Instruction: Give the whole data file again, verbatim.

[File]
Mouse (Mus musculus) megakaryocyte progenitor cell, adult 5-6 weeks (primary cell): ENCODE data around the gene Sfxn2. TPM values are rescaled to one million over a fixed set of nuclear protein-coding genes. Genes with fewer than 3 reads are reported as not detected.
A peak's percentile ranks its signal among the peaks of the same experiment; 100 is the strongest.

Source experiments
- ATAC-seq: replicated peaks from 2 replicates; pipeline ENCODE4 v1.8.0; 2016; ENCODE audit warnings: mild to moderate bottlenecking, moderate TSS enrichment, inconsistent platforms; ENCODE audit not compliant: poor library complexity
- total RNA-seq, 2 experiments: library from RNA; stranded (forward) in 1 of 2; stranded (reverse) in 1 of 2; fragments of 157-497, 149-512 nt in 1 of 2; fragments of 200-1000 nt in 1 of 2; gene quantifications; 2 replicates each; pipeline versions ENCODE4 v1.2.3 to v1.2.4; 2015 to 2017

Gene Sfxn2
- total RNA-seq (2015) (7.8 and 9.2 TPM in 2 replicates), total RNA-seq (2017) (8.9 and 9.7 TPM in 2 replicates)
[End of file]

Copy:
Mouse (Mus musculus) megakaryocyte progenitor cell, adult 5-6 weeks (primary cell): ENCODE data around the gene Sfxn2. TPM values are rescaled to one million over a fixed set of nuclear protein-coding genes. Genes with fewer than 3 reads are reported as not detected.
A peak's percentile ranks its signal among the peaks of the same experiment; 100 is the strongest.

Source experiments
- ATAC-seq: replicated peaks from 2 replicates; pipeline ENCODE4 v1.8.0; 2016; ENCODE audit warnings: mild to moderate bottlenecking, moderate TSS enrichment, inconsistent platforms; ENCODE audit not compliant: poor library complexity
- total RNA-seq, 2 experiments: library from RNA; stranded (forward) in 1 of 2; stranded (reverse) in 1 of 2; fragments of 157-497, 149-512 nt in 1 of 2; fragments of 200-1000 nt in 1 of 2; gene quantifications; 2 replicates each; pipeline versions ENCODE4 v1.2.3 to v1.2.4; 2015 to 2017

Gene Sfxn2
- total RNA-seq (2015) (7.8 and 9.2 TPM in 2 replicates), total RNA-seq (2017) (8.9 and 9.7 TPM in 2 replicates)